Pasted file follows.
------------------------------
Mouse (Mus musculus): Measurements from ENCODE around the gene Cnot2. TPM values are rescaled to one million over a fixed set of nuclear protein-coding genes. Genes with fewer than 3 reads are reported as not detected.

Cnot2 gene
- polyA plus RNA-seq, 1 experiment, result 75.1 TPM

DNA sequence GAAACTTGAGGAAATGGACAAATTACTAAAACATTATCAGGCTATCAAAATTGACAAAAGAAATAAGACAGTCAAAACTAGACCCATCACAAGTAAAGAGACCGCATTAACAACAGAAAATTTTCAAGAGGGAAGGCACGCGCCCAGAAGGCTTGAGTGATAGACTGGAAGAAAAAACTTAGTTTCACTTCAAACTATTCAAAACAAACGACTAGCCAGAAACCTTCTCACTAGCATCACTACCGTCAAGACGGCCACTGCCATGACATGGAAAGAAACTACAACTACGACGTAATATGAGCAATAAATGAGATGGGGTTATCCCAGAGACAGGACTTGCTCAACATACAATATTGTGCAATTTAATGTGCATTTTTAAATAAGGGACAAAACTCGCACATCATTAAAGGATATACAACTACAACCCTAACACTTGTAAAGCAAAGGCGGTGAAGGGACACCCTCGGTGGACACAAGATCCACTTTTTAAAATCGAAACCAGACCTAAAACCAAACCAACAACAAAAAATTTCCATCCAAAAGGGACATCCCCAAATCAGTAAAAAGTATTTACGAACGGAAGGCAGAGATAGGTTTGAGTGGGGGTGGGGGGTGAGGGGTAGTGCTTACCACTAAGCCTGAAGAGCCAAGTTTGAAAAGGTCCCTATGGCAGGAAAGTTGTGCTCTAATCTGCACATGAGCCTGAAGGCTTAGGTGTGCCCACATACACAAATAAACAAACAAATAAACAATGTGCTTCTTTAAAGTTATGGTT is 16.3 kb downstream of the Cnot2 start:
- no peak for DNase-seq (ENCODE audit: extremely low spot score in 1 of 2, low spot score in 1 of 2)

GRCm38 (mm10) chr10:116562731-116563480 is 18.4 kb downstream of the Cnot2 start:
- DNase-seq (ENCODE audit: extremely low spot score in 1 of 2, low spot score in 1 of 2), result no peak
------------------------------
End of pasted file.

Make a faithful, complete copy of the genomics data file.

Mouse (Mus musculus): Measurements from ENCODE around the gene Cnot2. TPM values are rescaled to one million over a fixed set of nuclear protein-coding genes. Genes with fewer than 3 reads are reported as not detected.

Cnot2 gene
- polyA plus RNA-seq, 1 experiment, result 75.1 TPM

DNA sequence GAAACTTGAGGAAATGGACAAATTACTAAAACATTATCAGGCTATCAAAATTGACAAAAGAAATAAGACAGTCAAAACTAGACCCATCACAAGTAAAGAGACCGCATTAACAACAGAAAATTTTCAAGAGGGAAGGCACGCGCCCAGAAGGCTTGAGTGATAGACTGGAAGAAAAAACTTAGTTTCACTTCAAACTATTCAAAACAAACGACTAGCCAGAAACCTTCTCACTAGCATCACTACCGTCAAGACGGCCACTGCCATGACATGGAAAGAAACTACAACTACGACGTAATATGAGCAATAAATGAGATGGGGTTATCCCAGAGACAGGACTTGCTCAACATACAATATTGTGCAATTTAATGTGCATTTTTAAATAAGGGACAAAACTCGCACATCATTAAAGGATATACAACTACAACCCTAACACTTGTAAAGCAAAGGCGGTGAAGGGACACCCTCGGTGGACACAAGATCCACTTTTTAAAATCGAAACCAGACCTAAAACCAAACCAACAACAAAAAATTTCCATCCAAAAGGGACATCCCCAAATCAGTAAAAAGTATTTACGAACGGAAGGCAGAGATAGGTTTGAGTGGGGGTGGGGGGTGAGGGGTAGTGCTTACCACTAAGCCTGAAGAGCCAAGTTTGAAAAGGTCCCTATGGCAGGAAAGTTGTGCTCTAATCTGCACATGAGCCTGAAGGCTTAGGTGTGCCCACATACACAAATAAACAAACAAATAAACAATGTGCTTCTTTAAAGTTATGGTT is 16.3 kb downstream of the Cnot2 start:
- no peak for DNase-seq (ENCODE audit: extremely low spot score in 1 of 2, low spot score in 1 of 2)

GRCm38 (mm10) chr10:116562731-116563480 is 18.4 kb downstream of the Cnot2 start:
- DNase-seq (ENCODE audit: extremely low spot score in 1 of 2, low spot score in 1 of 2), result no peak